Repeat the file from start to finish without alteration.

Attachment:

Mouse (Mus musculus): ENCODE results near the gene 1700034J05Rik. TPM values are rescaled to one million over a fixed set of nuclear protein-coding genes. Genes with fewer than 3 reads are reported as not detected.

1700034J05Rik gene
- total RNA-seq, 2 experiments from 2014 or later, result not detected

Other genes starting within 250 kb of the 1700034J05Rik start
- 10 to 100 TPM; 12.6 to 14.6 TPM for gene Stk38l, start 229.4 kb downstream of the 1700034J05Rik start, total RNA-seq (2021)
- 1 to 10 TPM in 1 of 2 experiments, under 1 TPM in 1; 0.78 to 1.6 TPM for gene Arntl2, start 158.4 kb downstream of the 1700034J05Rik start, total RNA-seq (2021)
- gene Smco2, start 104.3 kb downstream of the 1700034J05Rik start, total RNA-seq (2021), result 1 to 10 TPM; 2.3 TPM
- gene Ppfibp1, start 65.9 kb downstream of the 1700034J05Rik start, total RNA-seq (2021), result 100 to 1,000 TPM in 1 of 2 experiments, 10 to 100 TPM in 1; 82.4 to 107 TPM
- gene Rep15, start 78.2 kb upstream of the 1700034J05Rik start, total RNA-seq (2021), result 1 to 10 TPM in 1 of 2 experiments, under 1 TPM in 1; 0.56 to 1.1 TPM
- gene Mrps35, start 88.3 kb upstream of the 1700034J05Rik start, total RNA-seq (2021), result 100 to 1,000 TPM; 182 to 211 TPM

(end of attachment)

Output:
Mouse (Mus musculus): ENCODE results near the gene 1700034J05Rik. TPM values are rescaled to one million over a fixed set of nuclear protein-coding genes. Genes with fewer than 3 reads are reported as not detected.

1700034J05Rik gene
- total RNA-seq, 2 experiments from 2014 or later, result not detected

Other genes starting within 250 kb of the 1700034J05Rik start
- 10 to 100 TPM; 12.6 to 14.6 TPM for gene Stk38l, start 229.4 kb downstream of the 1700034J05Rik start, total RNA-seq (2021)
- 1 to 10 TPM in 1 of 2 experiments, under 1 TPM in 1; 0.78 to 1.6 TPM for gene Arntl2, start 158.4 kb downstream of the 1700034J05Rik start, total RNA-seq (2021)
- gene Smco2, start 104.3 kb downstream of the 1700034J05Rik start, total RNA-seq (2021), result 1 to 10 TPM; 2.3 TPM
- gene Ppfibp1, start 65.9 kb downstream of the 1700034J05Rik start, total RNA-seq (2021), result 100 to 1,000 TPM in 1 of 2 experiments, 10 to 100 TPM in 1; 82.4 to 107 TPM
- gene Rep15, start 78.2 kb upstream of the 1700034J05Rik start, total RNA-seq (2021), result 1 to 10 TPM in 1 of 2 experiments, under 1 TPM in 1; 0.56 to 1.1 TPM
- gene Mrps35, start 88.3 kb upstream of the 1700034J05Rik start, total RNA-seq (2021), result 100 to 1,000 TPM; 182 to 211 TPM